Meet the New Boss

By Gross, Dan | Newsweek, October 29, 2012 | Go to article overview

Meet the New Boss


Gross, Dan, Newsweek


Byline: Dan Gross

Citi's colorful cast of CEO characters.

Showman, Lawyer, quant, jock. No, it's not the next novel by John le Carre, author of Tinker, Tailor, Soldier, Spy. Rather, it's the intrigue-filled succession of chief executive officers at Citigroup, the massive U.S. bank that was nearly killed in the financial crisis. On Oct. 16, CEO Vikram Pandit abruptly resigned, and the company announced that he would be succeeded by a largely unknown company lifer: Michael Corbat, the fourth top boss at the company in nine years. At the time of their respective appointments, each leader possessed precisely the right qualities to make up for the shortcomings of his predecessor.

First came the showman. Sandy Weill, the up-from-Brooklyn striver, built Citi into the nation's largest financial institution. A creature of the razzle-dazzle 1990s, Weill ultimately merged Travelers Corp. with Citi, thus erasing the Glass-Steagall Act (which prohibited the marriage of investment and commercial banks) before Congress formally overturned it. But Weill's empire was full of conflicts of interest. After the dotcom crash, Citi faced a host of regulatory and legal challenges over its stock recommendations and investment banking practices. So the company turned to a lawyer to clean up the mess. Chuck Prince, a corporate attorney, brought some order to the sprawling company. But Prince's theory of extending credit seemed remarkably laissez-faire. …

The rest of this article is only available to active members of Questia

Sign up now for a free, 1-day trial and receive full access to:

  • Questia's entire collection
  • Automatic bibliography creation
  • More helpful research tools like notes, citations, and highlights
  • A full archive of books and articles related to this one
  • Ad-free environment

Already a member? Log in now.

Notes for this article

Add a new note
If you are trying to select text to create highlights or citations, remember that you must now click or tap on the first word, and then click or tap on the last word.
One moment ...
Default project is now your active project.
Project items

Items saved from this article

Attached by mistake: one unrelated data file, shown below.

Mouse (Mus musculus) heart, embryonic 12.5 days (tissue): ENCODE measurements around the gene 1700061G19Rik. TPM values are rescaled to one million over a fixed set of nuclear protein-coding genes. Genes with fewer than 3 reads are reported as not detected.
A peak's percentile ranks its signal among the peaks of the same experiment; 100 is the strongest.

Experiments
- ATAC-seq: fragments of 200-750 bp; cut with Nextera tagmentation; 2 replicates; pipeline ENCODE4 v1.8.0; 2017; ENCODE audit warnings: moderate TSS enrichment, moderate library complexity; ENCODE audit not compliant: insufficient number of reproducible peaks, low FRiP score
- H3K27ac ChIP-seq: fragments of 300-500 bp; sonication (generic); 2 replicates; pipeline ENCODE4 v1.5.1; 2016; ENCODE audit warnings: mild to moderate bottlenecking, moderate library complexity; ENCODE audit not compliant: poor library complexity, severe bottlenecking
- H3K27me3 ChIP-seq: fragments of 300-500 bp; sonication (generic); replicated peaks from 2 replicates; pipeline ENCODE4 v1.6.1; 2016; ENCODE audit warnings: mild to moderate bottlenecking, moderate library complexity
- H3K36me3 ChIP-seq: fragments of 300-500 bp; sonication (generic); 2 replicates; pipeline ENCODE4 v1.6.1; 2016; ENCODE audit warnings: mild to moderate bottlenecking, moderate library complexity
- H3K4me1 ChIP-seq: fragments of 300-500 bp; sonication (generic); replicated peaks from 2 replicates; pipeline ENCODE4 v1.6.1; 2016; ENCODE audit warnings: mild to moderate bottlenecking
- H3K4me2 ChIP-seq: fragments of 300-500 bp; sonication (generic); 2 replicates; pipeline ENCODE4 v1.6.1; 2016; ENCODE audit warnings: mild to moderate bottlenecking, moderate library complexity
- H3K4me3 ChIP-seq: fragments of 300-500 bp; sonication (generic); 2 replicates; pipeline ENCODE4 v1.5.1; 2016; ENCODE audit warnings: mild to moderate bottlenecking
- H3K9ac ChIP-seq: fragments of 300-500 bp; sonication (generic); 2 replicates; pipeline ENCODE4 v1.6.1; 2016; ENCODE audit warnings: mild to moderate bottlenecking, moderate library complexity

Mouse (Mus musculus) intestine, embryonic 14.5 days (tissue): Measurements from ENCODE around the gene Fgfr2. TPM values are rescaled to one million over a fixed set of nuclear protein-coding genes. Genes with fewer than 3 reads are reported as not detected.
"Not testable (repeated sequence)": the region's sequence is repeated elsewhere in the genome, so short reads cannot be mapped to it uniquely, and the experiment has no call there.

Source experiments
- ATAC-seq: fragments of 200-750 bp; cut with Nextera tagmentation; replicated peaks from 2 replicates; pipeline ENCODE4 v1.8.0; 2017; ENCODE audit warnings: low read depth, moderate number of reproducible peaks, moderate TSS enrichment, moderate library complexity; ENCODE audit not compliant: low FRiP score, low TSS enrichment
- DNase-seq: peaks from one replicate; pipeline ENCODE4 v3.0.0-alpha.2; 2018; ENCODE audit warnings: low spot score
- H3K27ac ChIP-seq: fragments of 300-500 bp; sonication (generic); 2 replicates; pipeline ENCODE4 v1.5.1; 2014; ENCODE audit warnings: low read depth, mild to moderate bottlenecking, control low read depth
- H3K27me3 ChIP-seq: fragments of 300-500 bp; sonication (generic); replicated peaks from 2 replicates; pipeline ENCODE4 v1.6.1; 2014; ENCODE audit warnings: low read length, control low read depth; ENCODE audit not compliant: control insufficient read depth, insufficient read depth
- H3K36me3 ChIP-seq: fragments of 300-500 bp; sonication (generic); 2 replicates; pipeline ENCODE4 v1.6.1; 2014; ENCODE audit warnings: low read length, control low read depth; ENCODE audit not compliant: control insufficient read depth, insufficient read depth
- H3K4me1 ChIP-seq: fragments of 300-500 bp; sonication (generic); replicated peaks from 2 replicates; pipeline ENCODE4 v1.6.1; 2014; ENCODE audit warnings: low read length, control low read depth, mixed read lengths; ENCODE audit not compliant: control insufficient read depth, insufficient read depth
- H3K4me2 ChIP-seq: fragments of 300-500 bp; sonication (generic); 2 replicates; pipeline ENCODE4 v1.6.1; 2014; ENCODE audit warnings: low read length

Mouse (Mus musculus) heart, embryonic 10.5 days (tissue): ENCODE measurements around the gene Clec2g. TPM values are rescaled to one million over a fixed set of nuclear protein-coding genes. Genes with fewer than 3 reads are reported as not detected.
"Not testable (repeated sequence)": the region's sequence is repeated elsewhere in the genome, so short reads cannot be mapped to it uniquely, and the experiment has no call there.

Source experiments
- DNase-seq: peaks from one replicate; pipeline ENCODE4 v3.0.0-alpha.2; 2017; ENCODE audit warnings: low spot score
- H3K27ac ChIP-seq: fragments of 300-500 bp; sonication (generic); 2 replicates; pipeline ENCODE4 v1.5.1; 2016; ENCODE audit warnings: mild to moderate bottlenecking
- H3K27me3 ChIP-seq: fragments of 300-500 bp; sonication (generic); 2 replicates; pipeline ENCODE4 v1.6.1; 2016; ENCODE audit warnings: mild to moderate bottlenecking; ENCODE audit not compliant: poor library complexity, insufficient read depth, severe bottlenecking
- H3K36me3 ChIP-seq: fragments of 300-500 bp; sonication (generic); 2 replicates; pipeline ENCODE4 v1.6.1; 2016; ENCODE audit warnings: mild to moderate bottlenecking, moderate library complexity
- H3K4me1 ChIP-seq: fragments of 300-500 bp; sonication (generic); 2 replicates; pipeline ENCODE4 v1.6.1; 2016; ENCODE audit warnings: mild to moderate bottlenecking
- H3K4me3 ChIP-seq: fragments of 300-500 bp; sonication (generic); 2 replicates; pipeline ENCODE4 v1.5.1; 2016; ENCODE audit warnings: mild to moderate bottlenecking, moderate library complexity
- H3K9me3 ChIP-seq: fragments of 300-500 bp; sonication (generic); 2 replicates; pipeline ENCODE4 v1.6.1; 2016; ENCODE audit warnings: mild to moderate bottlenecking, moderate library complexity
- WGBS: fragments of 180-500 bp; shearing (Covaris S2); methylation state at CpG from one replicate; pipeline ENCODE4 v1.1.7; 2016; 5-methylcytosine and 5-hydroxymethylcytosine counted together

This article has been saved
Highlights (0)
Some of your highlights are legacy items.

Highlights saved before July 30, 2012 will not be displayed on their respective source pages.

You can easily re-create the highlights by opening the book page or article, selecting the text, and clicking “Highlight.”

Citations (0)
Some of your citations are legacy items.

Any citation created before July 30, 2012 will labeled as a “Cited page.” New citations will be saved as cited passages, pages or articles.

We also added the ability to view new citations from your projects or the book or article where you created them.

Notes (0)
Bookmarks (0)

You have no saved items from this article

Project items include:
  • Saved book/article
  • Highlights
  • Quotes/citations
  • Notes
  • Bookmarks
Notes
Cite this article

Cited article

Style
Citations are available only to our active members.
Sign up now to cite pages or passages in MLA, APA and Chicago citation styles.

(Einhorn, 1992, p. 25)

(Einhorn 25)

1

1. Lois J. Einhorn, Abraham Lincoln, the Orator: Penetrating the Lincoln Legend (Westport, CT: Greenwood Press, 1992), 25, http://www.questia.com/read/27419298.

Cited article

Meet the New Boss
Settings

Settings

Typeface
Text size Smaller Larger Reset View mode
Search within

Search within this article

Look up

Look up a word

  • Dictionary
  • Thesaurus
Please submit a word or phrase above.
Print this page

Print this page

Why can't I print more than one page at a time?

Help
Full screen

matching results for page

    Questia reader help

    How to highlight and cite specific passages

    1. Click or tap the first word you want to select.
    2. Click or tap the last word you want to select, and you’ll see everything in between get selected.
    3. You’ll then get a menu of options like creating a highlight or a citation from that passage of text.

    OK, got it!

    Cited passage

    Style
    Citations are available only to our active members.
    Sign up now to cite pages or passages in MLA, APA and Chicago citation styles.

    "Portraying himself as an honest, ordinary person helped Lincoln identify with his audiences." (Einhorn, 1992, p. 25).

    "Portraying himself as an honest, ordinary person helped Lincoln identify with his audiences." (Einhorn 25)

    "Portraying himself as an honest, ordinary person helped Lincoln identify with his audiences."1

    1. Lois J. Einhorn, Abraham Lincoln, the Orator: Penetrating the Lincoln Legend (Westport, CT: Greenwood Press, 1992), 25, http://www.questia.com/read/27419298.

    Cited passage

    Thanks for trying Questia!

    Please continue trying out our research tools, but please note, full functionality is available only to our active members.

    Your work will be lost once you leave this Web page.

    For full access in an ad-free environment, sign up now for a FREE, 1-day trial.

    Already a member? Log in now.